Music Teacher Retirees: Participate in a Community Band or Orchestra!
(Reprinted from the Fall 2015 PMEA News, the state journal of the Pennsylvania Music Educators Association)
“Music lasts a lifetime!”
“Music makes me ____!”
“Make time for music!”
“Music touches lives!”
“Music is basic!”
More than titles of PMEA/NAfME/MENC conferences or past themes of Music in Our Schools’ month, these concepts bring us back to the roots of why we became musicians and music teachers in the first place.
When a music educator retires, among the many joys and fruits of his/her career-long investment in labor is a sudden life-style change – the glorious transformation of being set free from those things you no longer want nor need to do (routine day-to-day drudgery, paperwork, etc.) and embarking on new journeys to explore and embrace revised personal goals – hopefully including a renewed refocus on making your own music!
Besides being personally fulfilling and simply “fun,” regular sessions of making music are good for you! Citing numerous sources in her Association for Concert Bands (ACB) President’s Message “Enriching Lives Through Music” in The Journal of the Association of Concert Bands (Vol. 31 No. 2 June 2012 – see http://www.acbands.org/shellenberger-letters), PMEA Retired Member and ACB Past President Judy Shellenberger spotlights the importance of singing or playing music at any age, and its effect on “our brain’s system of neural pathways that improve our general measure of intelligence and longevity.” According to the Society for Neuroscience, one example of this is that “learning to play a musical instrument refines the entire neurological system. It demands precise movement of muscle groups and combinations of physical processes such as breathing, fingerings and articulations all at the same time.”
Additional quotes from Shellenberger’s letter include a contribution from Dr. Katrina McFerran, Melbourne Conservatory of Music, reminding us of the value of creative expression and ensemble participation in our lives. “Making music allows you to put your real self out there and be heard. Group music making is truly empowering and should be an essential part of the human experience,” she said. “For those performing in community bands, making music has a stronger relationship to health than listening does, and performing enables us to make stronger social connections.”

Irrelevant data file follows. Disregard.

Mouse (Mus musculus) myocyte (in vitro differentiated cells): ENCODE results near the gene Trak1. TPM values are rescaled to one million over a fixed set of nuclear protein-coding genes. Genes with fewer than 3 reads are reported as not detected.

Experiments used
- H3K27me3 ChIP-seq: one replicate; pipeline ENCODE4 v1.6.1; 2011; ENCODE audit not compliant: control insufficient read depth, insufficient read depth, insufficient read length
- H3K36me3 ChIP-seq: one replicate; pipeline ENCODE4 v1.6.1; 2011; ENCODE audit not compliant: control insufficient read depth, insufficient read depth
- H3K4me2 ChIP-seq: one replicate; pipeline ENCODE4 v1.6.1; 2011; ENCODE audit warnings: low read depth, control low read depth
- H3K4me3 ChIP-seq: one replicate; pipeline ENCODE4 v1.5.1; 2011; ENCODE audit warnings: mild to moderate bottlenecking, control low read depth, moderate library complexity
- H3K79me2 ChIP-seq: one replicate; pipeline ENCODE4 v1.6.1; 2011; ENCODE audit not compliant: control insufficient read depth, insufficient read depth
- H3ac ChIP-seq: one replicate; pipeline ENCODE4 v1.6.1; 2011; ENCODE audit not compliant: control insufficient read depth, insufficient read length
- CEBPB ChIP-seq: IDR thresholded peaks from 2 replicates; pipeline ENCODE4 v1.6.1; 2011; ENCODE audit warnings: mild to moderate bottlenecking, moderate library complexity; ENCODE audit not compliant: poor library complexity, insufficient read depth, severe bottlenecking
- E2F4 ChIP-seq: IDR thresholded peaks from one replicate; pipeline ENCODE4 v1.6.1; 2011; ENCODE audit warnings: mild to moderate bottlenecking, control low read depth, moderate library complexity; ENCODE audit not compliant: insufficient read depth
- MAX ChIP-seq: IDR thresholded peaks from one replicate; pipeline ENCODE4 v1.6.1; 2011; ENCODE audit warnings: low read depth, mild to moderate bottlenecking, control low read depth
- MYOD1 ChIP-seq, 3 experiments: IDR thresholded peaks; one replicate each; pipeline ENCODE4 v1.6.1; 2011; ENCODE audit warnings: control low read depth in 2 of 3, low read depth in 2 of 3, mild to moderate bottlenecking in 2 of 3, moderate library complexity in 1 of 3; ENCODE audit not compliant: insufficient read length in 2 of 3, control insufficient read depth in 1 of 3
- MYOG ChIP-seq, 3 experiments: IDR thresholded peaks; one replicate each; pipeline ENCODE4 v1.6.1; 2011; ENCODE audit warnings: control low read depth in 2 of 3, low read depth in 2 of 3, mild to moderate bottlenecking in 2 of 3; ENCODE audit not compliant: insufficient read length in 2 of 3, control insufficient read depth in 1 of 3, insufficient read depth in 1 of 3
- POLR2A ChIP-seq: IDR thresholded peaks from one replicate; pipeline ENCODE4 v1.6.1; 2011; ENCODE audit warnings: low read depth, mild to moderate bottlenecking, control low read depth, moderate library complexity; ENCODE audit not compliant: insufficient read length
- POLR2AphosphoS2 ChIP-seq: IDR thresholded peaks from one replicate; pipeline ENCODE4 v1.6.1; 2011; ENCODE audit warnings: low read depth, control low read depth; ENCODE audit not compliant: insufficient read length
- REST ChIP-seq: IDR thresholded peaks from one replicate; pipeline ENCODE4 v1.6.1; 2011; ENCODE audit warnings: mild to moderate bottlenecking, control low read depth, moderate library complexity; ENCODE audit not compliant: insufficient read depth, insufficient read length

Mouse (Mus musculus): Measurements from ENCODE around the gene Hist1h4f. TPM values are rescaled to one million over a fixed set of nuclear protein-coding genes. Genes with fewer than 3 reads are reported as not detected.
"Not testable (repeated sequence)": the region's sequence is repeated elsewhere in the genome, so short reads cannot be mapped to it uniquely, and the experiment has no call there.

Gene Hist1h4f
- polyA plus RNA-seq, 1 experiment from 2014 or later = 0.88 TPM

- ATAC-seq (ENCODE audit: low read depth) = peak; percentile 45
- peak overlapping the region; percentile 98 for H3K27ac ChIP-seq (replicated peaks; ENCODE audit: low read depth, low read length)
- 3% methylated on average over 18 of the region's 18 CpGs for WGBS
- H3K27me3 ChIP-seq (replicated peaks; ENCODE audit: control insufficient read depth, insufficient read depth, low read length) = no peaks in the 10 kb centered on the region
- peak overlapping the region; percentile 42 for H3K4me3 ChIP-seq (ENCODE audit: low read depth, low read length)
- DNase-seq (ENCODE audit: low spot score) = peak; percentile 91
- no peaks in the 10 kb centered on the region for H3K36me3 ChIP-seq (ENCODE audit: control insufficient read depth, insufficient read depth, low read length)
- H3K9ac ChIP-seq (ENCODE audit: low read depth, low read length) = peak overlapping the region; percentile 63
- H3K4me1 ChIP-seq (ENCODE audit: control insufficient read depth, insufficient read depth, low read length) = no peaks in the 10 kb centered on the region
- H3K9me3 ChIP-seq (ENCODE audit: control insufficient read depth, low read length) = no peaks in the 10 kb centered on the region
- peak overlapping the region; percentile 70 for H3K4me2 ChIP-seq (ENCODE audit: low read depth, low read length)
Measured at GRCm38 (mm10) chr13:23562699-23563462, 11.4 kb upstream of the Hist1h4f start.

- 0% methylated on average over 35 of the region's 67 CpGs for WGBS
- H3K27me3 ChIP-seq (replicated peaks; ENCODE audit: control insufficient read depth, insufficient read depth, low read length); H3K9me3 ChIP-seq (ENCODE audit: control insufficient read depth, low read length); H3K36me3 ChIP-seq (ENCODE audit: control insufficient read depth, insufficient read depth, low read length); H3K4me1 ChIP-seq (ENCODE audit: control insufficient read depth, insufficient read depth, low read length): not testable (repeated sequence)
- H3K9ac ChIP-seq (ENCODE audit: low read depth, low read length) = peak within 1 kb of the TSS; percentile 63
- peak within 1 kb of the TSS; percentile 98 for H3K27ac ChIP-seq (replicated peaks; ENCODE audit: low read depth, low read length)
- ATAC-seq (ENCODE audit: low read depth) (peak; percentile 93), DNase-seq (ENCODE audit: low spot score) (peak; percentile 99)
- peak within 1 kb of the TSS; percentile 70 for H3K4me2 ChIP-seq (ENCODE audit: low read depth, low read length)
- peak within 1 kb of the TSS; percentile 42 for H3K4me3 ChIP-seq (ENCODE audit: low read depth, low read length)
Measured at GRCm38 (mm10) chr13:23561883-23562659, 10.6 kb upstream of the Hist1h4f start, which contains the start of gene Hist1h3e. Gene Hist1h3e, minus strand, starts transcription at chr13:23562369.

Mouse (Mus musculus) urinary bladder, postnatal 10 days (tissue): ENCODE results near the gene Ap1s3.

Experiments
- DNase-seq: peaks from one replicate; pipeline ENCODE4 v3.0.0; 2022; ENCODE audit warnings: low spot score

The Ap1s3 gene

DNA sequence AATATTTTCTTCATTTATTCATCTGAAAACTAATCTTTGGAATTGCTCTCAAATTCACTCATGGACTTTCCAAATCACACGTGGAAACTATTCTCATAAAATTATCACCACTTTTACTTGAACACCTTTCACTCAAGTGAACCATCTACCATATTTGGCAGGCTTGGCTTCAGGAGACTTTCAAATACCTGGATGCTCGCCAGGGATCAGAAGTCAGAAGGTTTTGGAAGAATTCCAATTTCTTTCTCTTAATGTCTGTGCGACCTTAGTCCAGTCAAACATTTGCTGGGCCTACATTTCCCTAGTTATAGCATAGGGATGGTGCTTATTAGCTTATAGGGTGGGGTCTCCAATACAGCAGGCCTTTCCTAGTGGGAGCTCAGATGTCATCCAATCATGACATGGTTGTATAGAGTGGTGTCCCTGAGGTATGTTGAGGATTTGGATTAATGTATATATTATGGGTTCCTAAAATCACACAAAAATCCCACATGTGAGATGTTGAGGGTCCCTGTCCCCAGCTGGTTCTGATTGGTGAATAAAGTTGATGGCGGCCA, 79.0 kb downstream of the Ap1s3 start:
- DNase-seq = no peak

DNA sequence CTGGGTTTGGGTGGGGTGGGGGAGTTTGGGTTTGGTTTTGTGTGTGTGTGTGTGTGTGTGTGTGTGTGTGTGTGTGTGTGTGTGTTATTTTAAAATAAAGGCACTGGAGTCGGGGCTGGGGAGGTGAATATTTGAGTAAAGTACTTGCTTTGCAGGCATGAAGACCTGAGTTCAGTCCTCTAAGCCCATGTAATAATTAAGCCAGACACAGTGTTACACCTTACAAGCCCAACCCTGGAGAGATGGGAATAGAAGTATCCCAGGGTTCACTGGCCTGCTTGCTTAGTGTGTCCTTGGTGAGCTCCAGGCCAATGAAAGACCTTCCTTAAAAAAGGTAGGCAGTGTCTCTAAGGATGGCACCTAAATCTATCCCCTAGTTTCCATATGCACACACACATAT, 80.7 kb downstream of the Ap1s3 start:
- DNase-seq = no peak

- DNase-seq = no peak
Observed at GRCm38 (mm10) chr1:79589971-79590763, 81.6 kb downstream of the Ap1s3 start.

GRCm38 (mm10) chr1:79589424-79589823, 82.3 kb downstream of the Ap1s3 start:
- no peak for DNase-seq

Shellenberger goes on to say, “In order to function optimally, we need to nourish our brains with nutritious food.” In his book, Use Your Brain to Change Your Age: Secrets to Look, Feel, and Think Younger Every Day, Dr. Daniel Amen states, “We must exercise and challenge our brains. Doing crossword puzzles are great but not enough, we need to stimulate our memories.” Shellenberger concludes with the essential justification that “new music challenges our brains. Every time we learn a new rhythm pattern, we challenge our brain and when we memorize the passage, it increases our brain circuitry to a higher level.”
The late June Hinckley, former MENC President, lamented the tragedy when people fail to make music a vital component of life beyond the school years. In her April 2000 article “Music for a Lifetime” in MENC Teaching Music, Ms. Hinckley affirmed her view that music is a life-skill worth nurturing. She said, “I believe we need to be as concerned about community music programs as we are about school music, and to work with leaders to help them understand the vital role each plays in the cultural, social, and aesthetic fabric of our towns and cities as well as in our preschools and K-12 institutions. If music is basic, then it is basic to life’s many ages and stages, before, during, and after school for toddlers, school-age youngsters, and adults.” And retired members!